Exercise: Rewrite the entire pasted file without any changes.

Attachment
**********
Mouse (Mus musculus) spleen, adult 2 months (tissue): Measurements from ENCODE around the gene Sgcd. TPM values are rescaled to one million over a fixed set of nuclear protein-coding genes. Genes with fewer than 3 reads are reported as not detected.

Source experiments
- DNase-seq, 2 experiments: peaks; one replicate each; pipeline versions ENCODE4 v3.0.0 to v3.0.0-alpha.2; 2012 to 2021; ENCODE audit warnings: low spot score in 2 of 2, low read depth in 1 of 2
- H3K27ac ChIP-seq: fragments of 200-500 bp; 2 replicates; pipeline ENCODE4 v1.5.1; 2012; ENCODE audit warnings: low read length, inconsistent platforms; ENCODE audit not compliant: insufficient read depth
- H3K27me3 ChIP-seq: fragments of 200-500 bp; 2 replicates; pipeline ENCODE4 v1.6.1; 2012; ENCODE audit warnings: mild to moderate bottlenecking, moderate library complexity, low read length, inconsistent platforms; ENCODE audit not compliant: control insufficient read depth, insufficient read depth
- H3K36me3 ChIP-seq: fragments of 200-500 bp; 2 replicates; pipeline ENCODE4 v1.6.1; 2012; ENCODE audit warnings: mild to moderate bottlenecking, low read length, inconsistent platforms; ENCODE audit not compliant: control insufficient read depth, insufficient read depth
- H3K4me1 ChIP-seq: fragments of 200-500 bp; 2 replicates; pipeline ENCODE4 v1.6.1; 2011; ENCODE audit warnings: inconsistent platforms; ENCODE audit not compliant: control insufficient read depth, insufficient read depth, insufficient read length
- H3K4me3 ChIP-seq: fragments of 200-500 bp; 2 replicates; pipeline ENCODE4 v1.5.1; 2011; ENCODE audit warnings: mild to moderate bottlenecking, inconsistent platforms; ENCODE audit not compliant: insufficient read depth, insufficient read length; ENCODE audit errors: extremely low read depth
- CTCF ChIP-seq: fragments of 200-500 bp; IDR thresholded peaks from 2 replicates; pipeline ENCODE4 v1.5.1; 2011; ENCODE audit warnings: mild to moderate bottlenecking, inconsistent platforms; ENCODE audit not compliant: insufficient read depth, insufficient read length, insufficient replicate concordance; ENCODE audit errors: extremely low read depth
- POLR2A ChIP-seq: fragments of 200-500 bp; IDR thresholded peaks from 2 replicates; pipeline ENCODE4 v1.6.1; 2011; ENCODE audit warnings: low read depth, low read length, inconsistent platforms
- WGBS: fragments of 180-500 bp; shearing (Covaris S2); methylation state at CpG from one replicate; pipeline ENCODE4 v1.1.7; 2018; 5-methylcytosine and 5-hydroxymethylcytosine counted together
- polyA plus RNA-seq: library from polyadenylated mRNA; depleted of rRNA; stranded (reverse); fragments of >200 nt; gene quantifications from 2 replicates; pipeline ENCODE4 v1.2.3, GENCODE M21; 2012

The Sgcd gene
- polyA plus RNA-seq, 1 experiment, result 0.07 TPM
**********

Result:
Mouse (Mus musculus) spleen, adult 2 months (tissue): Measurements from ENCODE around the gene Sgcd. TPM values are rescaled to one million over a fixed set of nuclear protein-coding genes. Genes with fewer than 3 reads are reported as not detected.

Source experiments
- DNase-seq, 2 experiments: peaks; one replicate each; pipeline versions ENCODE4 v3.0.0 to v3.0.0-alpha.2; 2012 to 2021; ENCODE audit warnings: low spot score in 2 of 2, low read depth in 1 of 2
- H3K27ac ChIP-seq: fragments of 200-500 bp; 2 replicates; pipeline ENCODE4 v1.5.1; 2012; ENCODE audit warnings: low read length, inconsistent platforms; ENCODE audit not compliant: insufficient read depth
- H3K27me3 ChIP-seq: fragments of 200-500 bp; 2 replicates; pipeline ENCODE4 v1.6.1; 2012; ENCODE audit warnings: mild to moderate bottlenecking, moderate library complexity, low read length, inconsistent platforms; ENCODE audit not compliant: control insufficient read depth, insufficient read depth
- H3K36me3 ChIP-seq: fragments of 200-500 bp; 2 replicates; pipeline ENCODE4 v1.6.1; 2012; ENCODE audit warnings: mild to moderate bottlenecking, low read length, inconsistent platforms; ENCODE audit not compliant: control insufficient read depth, insufficient read depth
- H3K4me1 ChIP-seq: fragments of 200-500 bp; 2 replicates; pipeline ENCODE4 v1.6.1; 2011; ENCODE audit warnings: inconsistent platforms; ENCODE audit not compliant: control insufficient read depth, insufficient read depth, insufficient read length
- H3K4me3 ChIP-seq: fragments of 200-500 bp; 2 replicates; pipeline ENCODE4 v1.5.1; 2011; ENCODE audit warnings: mild to moderate bottlenecking, inconsistent platforms; ENCODE audit not compliant: insufficient read depth, insufficient read length; ENCODE audit errors: extremely low read depth
- CTCF ChIP-seq: fragments of 200-500 bp; IDR thresholded peaks from 2 replicates; pipeline ENCODE4 v1.5.1; 2011; ENCODE audit warnings: mild to moderate bottlenecking, inconsistent platforms; ENCODE audit not compliant: insufficient read depth, insufficient read length, insufficient replicate concordance; ENCODE audit errors: extremely low read depth
- POLR2A ChIP-seq: fragments of 200-500 bp; IDR thresholded peaks from 2 replicates; pipeline ENCODE4 v1.6.1; 2011; ENCODE audit warnings: low read depth, low read length, inconsistent platforms
- WGBS: fragments of 180-500 bp; shearing (Covaris S2); methylation state at CpG from one replicate; pipeline ENCODE4 v1.1.7; 2018; 5-methylcytosine and 5-hydroxymethylcytosine counted together
- polyA plus RNA-seq: library from polyadenylated mRNA; depleted of rRNA; stranded (reverse); fragments of >200 nt; gene quantifications from 2 replicates; pipeline ENCODE4 v1.2.3, GENCODE M21; 2012

The Sgcd gene
- polyA plus RNA-seq, 1 experiment, result 0.07 TPM